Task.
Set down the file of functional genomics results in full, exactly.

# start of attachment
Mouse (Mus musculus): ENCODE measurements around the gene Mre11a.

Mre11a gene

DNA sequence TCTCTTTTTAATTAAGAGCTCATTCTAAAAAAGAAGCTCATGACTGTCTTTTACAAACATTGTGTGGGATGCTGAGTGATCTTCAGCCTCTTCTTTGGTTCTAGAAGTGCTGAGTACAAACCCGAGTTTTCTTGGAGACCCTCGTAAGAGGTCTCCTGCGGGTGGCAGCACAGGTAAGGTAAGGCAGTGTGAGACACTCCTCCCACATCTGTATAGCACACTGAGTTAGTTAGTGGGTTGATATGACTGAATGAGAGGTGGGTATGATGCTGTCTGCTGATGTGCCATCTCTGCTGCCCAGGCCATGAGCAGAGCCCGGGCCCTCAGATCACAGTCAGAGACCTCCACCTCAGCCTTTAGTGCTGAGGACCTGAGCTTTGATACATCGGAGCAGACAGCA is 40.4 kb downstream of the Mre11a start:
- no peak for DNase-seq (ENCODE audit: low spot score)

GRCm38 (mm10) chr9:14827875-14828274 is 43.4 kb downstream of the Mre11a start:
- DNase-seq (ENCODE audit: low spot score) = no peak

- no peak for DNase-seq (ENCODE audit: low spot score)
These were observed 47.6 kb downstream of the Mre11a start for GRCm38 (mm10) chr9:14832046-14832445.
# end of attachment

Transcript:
Mouse (Mus musculus): ENCODE measurements around the gene Mre11a.

Mre11a gene

DNA sequence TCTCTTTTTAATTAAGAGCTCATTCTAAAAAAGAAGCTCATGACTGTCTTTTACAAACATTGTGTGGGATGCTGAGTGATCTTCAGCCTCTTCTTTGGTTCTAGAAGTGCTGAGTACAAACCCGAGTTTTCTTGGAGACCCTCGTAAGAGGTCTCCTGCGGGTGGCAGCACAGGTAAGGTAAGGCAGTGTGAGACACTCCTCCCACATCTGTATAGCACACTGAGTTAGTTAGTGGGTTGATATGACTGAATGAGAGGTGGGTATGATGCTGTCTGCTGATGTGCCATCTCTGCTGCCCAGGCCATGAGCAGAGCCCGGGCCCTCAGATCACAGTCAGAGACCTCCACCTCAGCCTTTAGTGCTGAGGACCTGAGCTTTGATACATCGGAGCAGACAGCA is 40.4 kb downstream of the Mre11a start:
- no peak for DNase-seq (ENCODE audit: low spot score)

GRCm38 (mm10) chr9:14827875-14828274 is 43.4 kb downstream of the Mre11a start:
- DNase-seq (ENCODE audit: low spot score) = no peak

- no peak for DNase-seq (ENCODE audit: low spot score)
These were observed 47.6 kb downstream of the Mre11a start for GRCm38 (mm10) chr9:14832046-14832445.